17 July 2010 See other reviews from this reviewer
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Played Lahinch with a group of 8 in 2007 and believe that it is one of the most interesting layouts you will ever play. It basically sits in the middle of town heading North and then back again. On the first few holes, town pedestrians are walking on sidewalks just to the right of the fairway (in some cases just a few yards from where you are playing shots). Loved the 2nd par 5 on the front, where you hit Driver up the hill (with a slight fade) and then a blind approach over the 30 foot hill in the middle of the fairway to the green. Quirky but interesting. The next hole, a par 3, is also a blind shot with the same hill coming into play. We heard stories that kids would sit behind the hill and anything that came close to the hole would be placed into the hole for a "hole in 1". I/We really felt that the course was magical and that the service was second to none.
23 January 2010 See other reviews from this reviewer
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Played it in the inevitable gale with two old friends from the R.A.F. We all loved it but were not so keen on the number of Americans around the place!Very difficult but rewarding and the greens were sublime if tricky. My chums were allowed to take their Labradors on who also seemed to enjoy it!! Hospitality was fantastic we drank Bushmills into the early hours then collapsed extremely happy with the days events!!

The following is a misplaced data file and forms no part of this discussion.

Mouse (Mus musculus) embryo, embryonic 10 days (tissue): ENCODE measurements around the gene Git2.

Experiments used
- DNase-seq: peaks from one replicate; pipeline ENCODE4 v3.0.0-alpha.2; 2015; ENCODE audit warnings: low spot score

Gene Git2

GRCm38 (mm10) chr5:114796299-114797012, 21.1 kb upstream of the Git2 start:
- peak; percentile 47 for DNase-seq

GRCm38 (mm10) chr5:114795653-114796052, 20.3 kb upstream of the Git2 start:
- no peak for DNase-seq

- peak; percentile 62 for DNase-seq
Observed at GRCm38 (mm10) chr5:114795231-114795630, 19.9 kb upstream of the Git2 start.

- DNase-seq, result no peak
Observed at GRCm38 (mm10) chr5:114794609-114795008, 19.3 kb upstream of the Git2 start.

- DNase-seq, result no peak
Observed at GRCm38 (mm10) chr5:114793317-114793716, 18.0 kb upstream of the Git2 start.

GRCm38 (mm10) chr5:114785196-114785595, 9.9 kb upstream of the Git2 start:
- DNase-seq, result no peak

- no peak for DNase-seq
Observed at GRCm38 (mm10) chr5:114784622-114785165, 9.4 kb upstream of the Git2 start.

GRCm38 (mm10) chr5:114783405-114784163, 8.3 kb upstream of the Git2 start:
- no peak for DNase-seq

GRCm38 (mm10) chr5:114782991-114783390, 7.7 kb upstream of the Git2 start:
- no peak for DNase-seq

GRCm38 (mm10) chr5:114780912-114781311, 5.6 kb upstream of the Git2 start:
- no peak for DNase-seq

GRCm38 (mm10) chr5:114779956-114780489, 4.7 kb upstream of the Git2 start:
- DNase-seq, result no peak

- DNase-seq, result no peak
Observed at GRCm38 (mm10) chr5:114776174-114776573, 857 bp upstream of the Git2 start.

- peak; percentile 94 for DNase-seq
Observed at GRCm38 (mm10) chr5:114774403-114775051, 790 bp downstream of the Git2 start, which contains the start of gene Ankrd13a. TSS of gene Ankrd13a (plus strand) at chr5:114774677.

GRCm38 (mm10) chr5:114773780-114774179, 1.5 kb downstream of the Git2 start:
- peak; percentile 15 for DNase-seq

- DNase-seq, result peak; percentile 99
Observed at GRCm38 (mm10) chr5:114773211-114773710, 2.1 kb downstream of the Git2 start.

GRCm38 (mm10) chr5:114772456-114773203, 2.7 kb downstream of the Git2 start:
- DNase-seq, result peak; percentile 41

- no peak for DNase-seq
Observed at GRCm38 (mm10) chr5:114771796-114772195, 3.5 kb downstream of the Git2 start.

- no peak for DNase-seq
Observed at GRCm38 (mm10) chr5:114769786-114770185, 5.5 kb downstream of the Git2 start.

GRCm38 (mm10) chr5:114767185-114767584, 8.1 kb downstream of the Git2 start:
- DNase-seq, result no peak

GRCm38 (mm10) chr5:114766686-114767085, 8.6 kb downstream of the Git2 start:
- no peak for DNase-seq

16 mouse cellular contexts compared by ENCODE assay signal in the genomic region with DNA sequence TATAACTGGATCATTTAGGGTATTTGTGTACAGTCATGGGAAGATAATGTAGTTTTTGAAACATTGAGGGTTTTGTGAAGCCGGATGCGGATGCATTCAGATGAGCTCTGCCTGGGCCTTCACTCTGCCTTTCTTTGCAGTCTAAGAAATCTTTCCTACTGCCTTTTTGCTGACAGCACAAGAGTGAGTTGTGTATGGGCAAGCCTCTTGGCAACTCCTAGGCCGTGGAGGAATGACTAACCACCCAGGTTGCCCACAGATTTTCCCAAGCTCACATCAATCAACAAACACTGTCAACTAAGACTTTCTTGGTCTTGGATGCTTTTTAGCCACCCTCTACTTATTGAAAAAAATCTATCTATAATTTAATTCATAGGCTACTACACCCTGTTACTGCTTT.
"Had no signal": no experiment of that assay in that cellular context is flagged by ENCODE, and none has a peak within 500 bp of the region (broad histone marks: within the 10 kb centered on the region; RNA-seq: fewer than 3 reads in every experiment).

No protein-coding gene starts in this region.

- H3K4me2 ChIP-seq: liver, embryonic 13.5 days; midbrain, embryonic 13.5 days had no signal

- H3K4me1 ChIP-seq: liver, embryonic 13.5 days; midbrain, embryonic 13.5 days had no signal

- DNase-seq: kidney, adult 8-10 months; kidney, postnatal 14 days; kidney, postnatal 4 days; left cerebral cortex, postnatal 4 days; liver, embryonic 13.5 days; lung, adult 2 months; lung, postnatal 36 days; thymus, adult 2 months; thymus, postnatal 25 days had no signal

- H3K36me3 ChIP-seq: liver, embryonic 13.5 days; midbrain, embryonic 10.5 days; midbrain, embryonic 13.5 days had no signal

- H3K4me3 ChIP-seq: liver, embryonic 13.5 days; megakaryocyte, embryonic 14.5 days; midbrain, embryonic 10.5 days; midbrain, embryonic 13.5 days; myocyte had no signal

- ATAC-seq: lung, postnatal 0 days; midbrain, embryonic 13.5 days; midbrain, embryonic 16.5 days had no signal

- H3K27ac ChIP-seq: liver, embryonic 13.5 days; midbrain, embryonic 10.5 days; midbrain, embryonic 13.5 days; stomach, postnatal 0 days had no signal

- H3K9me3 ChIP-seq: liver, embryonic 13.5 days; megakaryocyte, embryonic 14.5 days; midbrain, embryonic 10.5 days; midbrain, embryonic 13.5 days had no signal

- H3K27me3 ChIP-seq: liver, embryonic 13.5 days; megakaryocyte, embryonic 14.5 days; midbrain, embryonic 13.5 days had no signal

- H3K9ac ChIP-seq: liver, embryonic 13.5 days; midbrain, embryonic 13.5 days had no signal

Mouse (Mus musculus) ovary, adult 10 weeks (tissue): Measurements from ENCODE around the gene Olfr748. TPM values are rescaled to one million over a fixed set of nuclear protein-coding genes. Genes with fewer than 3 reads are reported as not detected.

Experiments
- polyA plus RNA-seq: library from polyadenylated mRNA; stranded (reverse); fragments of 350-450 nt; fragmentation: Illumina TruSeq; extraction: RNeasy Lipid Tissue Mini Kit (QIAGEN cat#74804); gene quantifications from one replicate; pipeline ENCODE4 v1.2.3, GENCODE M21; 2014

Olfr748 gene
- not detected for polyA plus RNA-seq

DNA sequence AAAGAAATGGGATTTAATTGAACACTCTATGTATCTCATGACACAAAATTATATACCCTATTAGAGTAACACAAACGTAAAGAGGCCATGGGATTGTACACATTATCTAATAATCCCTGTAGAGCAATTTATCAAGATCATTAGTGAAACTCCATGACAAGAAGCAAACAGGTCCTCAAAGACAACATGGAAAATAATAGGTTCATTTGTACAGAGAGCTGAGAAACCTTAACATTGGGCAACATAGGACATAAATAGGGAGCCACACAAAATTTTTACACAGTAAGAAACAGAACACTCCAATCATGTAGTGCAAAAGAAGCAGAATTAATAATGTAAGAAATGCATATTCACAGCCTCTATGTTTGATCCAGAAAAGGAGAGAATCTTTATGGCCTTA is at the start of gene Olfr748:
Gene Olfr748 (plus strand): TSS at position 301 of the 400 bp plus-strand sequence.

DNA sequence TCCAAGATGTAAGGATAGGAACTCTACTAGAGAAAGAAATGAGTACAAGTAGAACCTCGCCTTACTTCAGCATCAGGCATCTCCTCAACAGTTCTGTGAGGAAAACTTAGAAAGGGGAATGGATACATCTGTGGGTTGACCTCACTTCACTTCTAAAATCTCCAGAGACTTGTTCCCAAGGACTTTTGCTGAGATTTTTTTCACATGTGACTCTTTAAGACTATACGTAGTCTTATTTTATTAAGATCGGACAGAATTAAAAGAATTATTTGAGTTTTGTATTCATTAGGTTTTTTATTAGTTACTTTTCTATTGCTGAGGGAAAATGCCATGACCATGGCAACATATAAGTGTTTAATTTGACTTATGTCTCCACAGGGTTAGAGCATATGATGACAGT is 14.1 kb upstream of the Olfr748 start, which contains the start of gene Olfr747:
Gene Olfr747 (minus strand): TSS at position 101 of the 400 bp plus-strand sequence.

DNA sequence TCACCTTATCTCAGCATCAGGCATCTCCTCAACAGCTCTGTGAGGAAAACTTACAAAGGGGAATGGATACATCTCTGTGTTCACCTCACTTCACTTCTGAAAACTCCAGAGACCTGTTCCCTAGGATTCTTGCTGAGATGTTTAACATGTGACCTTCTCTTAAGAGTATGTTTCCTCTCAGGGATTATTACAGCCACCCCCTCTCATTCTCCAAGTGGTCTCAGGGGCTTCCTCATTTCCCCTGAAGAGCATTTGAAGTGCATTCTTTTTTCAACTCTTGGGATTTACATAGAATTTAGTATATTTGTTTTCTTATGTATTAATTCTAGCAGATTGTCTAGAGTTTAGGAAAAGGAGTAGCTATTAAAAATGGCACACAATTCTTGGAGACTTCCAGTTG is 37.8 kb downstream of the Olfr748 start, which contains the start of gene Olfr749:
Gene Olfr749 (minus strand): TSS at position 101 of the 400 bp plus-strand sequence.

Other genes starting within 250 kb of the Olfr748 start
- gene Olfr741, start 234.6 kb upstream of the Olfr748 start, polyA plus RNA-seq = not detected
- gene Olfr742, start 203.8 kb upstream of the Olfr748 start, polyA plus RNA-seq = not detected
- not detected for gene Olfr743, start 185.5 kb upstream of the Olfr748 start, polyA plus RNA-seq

13 October 2009 See other reviews from this reviewer
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joe17 May 2011
If it were not for Americans, the course would now be run by Germans...or have you forgotten?
Paddy21 June 2012
Joe - is that honestly what they teach you over there....? I suppose you also believe that Americans built the Pyramids, Colliseum and Great Wall of China!
Everything a great links course should be. Stunning views, blind shots, rollercoaster greens make this one of the best I have played. Comparable to Cruden Bay in it's quirkiness, maybe too much to be compared with the very best but an absolute joy to play even if the price is a bit steep when compared to UK prices.
10 August 2009 See other reviews from this reviewer
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Cedric11 August 2009
Comparable to Cruden Bay??? No way... What is so quirky about Lahinch (apart from Dell and Klondyke)? For me, there is a full class between those 2...